Generic placeholder image

Current HIV Research

Editor-in-Chief

ISSN (Print): 1570-162X
ISSN (Online): 1873-4251

Cognitive Consequences of a Sustained Monocyte Type 1 IFN Response in HIV-1 Infection

Author(s): Lynn Pulliam

Volume 12 , Issue 2 , 2014

Page: [77 - 84] Pages: 8

DOI: 10.2174/1570162X12666140526113544

Price: $65

Abstract

With successful antiretroviral therapy, HIV-1-infected subjects can achieve undetectable peripheral viral loads and immune homeostasis. However, in a subset of individuals on therapy, peripheral monocytes have a gene expression profile characteristic of a type 1 interferon α (IFN) response. This type 1 IFN response correlates with a number of pathogenic conditions including neural cell injury and in combination with HCV infection, cognitive impairment. Lessons from the non-human primate models of pathogenic and nonpathogenic SIV suggest that returning the initial IFN spike in acute SIV infection to normal allows the immune system to control infection and return to homeostasis. An IFN “alarm” signature, defined as monocyte activation with overexpression of the type1 IFN genes IFI27 and CD169, would be useful for identifying a subset of subjects with HIV-1 infection that could progress to a number of pathologies associated with immune activation including cognitive dysfunction. This strategy is being actively pursued for autoimmune diseases that are characterized by an IFN signature. Therapies to block the IFN signature are under investigation as a means to reset the immune system and in a subset of HIV-1-infected subjects may be an adjuvant to standard antiviral therapy to return cognitive function.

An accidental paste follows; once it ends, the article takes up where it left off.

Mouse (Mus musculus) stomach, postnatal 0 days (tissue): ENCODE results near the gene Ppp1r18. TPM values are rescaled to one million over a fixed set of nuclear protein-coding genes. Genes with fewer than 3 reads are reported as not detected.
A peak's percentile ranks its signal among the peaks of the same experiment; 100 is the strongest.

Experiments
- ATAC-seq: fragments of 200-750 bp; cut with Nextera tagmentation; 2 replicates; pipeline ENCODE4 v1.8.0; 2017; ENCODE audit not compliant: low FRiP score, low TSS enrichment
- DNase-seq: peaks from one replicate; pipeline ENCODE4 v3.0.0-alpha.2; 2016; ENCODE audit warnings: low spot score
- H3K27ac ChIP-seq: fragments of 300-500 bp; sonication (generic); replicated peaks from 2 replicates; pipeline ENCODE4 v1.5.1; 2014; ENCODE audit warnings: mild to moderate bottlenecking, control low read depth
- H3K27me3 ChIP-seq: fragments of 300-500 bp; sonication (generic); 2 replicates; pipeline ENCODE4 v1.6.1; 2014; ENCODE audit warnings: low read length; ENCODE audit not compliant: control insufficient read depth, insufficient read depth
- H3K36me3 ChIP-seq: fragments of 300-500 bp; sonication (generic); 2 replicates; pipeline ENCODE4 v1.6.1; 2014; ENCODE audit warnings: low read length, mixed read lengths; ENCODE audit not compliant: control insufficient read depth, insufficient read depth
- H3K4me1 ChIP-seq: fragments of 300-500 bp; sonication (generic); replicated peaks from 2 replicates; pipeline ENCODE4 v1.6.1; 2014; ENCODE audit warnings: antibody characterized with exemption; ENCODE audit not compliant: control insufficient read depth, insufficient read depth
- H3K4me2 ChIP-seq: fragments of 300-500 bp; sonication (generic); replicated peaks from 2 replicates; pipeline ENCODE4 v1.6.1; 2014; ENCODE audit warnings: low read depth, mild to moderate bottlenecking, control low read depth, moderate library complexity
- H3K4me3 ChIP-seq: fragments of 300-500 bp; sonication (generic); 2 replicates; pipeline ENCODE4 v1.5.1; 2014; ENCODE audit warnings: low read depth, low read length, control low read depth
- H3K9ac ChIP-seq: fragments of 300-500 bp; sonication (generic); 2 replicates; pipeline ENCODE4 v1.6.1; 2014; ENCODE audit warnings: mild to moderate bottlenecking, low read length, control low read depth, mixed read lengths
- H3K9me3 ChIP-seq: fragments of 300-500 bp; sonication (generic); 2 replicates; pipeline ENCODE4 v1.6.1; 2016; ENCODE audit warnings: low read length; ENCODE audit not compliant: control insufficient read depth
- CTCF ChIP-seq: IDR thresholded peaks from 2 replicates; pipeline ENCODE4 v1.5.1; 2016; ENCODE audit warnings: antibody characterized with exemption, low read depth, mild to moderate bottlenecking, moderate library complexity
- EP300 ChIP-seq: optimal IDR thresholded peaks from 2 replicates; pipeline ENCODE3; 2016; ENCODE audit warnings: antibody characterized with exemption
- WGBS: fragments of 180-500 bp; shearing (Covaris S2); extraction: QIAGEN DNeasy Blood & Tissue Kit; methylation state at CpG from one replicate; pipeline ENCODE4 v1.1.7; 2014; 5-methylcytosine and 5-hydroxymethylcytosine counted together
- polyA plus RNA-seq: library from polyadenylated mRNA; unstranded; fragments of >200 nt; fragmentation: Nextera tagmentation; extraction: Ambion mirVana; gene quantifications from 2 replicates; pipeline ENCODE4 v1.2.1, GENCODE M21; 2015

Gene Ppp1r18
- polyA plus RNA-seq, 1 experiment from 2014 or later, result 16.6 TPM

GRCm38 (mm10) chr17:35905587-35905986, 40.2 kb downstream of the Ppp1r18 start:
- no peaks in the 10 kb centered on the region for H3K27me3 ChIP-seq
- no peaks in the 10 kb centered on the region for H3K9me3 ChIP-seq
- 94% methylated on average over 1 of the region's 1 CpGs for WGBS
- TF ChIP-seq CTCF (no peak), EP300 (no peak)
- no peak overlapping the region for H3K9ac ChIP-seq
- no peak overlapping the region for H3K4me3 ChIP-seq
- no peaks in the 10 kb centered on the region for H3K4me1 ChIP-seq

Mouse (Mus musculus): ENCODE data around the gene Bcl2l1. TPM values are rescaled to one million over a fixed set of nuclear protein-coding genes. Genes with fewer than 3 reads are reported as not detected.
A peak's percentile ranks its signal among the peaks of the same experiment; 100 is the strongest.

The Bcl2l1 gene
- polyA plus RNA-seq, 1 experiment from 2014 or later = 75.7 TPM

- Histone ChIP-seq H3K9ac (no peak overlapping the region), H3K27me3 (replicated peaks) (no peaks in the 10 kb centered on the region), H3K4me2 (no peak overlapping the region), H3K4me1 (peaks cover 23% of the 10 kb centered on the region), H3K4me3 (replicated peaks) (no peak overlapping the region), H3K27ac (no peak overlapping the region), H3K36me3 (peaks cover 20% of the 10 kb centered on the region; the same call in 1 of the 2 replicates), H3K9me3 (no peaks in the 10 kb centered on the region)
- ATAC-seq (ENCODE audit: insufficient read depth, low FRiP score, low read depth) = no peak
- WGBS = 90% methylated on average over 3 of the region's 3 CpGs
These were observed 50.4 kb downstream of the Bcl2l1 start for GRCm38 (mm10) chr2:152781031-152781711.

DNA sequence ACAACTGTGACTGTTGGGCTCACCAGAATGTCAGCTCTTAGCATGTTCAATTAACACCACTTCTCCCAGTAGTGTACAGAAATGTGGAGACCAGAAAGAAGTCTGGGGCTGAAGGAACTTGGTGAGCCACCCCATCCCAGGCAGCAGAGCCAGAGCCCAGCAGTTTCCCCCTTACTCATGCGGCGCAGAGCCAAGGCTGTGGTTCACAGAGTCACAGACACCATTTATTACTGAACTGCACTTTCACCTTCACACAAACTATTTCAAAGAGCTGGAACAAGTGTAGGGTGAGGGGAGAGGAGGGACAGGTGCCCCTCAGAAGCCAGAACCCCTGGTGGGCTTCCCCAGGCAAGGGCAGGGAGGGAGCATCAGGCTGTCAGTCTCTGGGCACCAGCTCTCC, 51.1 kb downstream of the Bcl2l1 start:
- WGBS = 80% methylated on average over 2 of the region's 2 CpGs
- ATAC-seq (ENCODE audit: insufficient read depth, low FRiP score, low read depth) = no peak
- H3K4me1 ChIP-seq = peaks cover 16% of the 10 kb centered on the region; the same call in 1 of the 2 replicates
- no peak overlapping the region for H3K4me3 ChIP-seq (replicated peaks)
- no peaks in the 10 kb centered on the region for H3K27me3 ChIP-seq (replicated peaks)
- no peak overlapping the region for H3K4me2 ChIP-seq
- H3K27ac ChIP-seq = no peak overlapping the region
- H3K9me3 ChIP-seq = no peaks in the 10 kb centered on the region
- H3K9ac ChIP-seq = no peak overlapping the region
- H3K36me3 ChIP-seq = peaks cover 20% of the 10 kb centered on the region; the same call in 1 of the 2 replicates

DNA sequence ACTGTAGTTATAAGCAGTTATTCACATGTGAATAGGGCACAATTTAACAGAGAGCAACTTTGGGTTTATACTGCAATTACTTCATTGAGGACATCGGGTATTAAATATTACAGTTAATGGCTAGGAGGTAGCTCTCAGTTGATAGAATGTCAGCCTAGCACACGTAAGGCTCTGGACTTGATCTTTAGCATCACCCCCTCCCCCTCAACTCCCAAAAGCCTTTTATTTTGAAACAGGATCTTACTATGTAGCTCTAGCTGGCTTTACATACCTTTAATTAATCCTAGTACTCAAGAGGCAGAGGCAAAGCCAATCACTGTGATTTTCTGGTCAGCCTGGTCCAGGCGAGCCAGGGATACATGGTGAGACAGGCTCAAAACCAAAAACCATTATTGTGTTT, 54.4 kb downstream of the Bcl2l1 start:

Keywords: Cognition, HIV-1, HCV, impairment, interferon, monocyte.

Graphical Abstract

Rights & Permissions Print Export Cite as
© 2022 Bentham Science Publishers | Privacy Policy